CEO Tim Cook unveils the 9.7-inch iPad Pro in March 2016. Image source: Apple.

For the past couple of years, Apple, Inc.'s (NASDAQ:AAPL) iPad product cycles have been a bit unpredictable. The company shifted away from annual releases a couple years ago, presumably because Apple realized that tablet upgrade cycles are longer and frequent redesigns and refreshes weren't as necessary. For instance, Apple only launched the 12.9-inch iPad Pro at its September 2015 event, alongside a refreshed iPad Mini 4 with internal spec bumps.

Well, we could be in store for as many as three new iPads launching within a matter of months.

Three's company

Japanese blog Mac Otakara is reporting that Apple is preparing to introduce a handful of iPad Pros next spring, including a 7.9-inch version, a 10.1-inch version, and a 12.9-inch version.

The 12.9-inch model is said to get a beefier 12-megapixel primary camera, alongside a True Tone display and wider color gamut like the one found in the newer 9.7-inch iPad Pro that launched earlier this year. The same is expected for a 7.9-inch iPad Pro, which would bring the Mini up to Pro specs, as well as add the four-speaker stereo sound system.

Perhaps more interesting is the news of a possible 10.1-inch iPad Pro, which would represent a modest increase from the 9.7-inch display that Apple has always offered for the iPad, starting with the original. If true, this device would see a small increase in size in order to accommodate a larger display.

All three tablets are expected to keep the 3.5-mm headphone jack for now, unlike the iPhone 7 and 7 Plus. The news follows a similar report in August from KGI Securities analyst Ming-Chi Kuo that predicted the mid-sized model would increase to a 10.5-inch display.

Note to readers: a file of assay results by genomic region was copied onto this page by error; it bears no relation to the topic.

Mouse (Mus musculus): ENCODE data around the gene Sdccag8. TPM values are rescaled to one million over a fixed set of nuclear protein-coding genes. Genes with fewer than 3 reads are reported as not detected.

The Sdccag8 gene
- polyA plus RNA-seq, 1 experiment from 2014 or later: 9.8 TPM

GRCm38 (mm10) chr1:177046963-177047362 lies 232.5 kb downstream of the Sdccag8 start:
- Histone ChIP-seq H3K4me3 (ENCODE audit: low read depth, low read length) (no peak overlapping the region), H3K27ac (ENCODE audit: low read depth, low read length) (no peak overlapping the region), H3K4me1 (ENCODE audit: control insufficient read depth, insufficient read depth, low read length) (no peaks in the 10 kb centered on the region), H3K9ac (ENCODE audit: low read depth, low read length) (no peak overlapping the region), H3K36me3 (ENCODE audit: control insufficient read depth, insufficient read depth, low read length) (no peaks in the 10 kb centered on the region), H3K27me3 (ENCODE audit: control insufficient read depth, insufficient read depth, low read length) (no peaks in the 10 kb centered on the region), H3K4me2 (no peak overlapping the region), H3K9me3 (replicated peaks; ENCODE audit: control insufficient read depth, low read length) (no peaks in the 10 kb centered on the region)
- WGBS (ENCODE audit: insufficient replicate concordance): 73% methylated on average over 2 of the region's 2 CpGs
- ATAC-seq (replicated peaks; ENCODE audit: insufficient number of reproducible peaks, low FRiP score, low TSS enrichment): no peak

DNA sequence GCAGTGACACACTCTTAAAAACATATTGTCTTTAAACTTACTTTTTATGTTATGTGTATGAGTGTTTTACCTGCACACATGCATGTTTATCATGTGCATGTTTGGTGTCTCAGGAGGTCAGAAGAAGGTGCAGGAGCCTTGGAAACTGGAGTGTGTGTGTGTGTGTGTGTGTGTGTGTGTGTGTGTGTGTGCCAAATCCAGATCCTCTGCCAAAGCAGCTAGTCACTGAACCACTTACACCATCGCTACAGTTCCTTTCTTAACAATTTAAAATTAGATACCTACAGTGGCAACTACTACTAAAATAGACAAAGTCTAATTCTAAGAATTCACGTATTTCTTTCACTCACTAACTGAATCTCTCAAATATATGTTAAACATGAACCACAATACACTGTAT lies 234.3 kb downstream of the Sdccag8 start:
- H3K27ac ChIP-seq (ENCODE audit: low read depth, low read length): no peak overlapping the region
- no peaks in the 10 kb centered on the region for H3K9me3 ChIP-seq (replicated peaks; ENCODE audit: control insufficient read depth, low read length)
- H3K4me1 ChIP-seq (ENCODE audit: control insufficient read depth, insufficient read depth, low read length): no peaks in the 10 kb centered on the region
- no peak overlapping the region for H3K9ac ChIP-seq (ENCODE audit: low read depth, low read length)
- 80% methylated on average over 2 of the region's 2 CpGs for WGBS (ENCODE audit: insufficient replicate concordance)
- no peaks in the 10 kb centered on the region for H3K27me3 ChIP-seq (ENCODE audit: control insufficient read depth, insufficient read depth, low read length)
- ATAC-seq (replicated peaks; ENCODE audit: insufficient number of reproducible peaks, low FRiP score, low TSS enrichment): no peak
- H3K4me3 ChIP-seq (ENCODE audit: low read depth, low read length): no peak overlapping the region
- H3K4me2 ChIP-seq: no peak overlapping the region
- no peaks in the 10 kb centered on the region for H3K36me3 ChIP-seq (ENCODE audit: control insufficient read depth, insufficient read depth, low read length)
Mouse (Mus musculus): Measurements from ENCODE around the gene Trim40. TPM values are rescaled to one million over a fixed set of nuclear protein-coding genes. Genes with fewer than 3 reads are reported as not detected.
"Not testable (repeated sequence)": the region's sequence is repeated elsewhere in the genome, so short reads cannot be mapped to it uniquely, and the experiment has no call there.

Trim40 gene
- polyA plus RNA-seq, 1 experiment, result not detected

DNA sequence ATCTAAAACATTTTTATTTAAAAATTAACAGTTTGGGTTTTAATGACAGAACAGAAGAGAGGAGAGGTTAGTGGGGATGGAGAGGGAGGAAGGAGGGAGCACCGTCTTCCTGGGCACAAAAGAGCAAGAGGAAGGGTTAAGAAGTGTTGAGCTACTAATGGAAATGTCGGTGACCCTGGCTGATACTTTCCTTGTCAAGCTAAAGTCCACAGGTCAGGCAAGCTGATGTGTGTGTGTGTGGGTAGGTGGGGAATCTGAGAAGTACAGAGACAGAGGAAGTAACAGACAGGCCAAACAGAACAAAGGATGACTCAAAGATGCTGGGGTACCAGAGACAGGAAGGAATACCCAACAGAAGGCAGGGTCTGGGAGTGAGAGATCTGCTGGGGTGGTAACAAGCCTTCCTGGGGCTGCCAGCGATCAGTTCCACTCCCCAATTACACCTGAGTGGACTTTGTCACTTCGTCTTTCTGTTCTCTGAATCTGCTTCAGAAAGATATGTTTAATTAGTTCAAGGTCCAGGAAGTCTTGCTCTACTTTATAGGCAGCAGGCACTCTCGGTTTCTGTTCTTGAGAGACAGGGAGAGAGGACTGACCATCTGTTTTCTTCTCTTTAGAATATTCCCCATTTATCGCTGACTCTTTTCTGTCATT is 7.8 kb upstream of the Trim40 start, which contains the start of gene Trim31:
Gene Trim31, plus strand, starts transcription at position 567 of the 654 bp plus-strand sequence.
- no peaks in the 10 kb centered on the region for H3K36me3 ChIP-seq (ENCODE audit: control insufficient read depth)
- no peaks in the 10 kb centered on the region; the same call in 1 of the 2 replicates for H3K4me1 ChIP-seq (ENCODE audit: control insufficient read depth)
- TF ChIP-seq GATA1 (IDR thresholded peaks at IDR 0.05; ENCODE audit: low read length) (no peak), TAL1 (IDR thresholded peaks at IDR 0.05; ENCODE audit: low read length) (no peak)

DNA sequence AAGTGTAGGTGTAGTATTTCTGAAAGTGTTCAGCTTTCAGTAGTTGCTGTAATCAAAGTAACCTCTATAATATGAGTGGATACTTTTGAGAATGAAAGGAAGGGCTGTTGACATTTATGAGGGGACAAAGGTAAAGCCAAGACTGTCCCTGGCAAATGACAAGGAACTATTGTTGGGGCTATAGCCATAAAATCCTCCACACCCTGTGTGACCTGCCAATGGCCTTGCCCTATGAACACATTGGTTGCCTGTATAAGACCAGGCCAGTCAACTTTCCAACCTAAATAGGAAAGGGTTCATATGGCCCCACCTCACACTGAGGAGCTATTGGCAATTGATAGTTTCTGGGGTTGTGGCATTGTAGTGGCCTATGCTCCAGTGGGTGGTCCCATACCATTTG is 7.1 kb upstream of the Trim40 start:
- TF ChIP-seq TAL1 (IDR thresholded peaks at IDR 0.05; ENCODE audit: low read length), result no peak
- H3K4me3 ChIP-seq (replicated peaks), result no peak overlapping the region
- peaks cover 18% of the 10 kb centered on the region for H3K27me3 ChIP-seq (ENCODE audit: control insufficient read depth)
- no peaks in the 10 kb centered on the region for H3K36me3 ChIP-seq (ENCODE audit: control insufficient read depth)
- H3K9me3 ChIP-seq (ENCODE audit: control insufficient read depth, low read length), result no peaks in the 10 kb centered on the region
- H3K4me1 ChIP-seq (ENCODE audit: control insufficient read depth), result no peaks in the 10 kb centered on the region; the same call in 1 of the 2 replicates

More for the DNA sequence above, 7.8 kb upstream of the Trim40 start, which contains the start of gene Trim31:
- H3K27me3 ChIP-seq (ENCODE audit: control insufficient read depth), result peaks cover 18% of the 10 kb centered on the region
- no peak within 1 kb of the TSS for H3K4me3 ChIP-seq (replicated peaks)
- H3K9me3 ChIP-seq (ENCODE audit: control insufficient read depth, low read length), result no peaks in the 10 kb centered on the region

The big push into enterprise tablet sales by targeting professional users seems to be paying off, so it makes plenty of sense why Apple may be doubling down on its Pro efforts for the iPad. Investors have been watching the iPad business decline for several years, as the upgrade priority is lower, which is why the upgrade cycles are longer than Apple initially expected.

The good news is that the year-over-year declines are slowly improving, and last quarter's negative 9% growth was the best performance in two years.

Data source: SEC filings. Calendar quarters shown. Chart by author.

It's harder to know where the saturation limit is for the tablet market, since many people will decide that they don't need or want one. Roughly half of U.S. adults own a tablet, according to the Pew Research Center. In contrast, smartphone penetration in the U.S. is now around 80%, according to comScore.

But the enterprise market still has a long way to go, which is precisely why Apple just partnered up with Deloitte to help sell more iOS devices there. Who knows, maybe we'll even see iPad units grow again in the near future.

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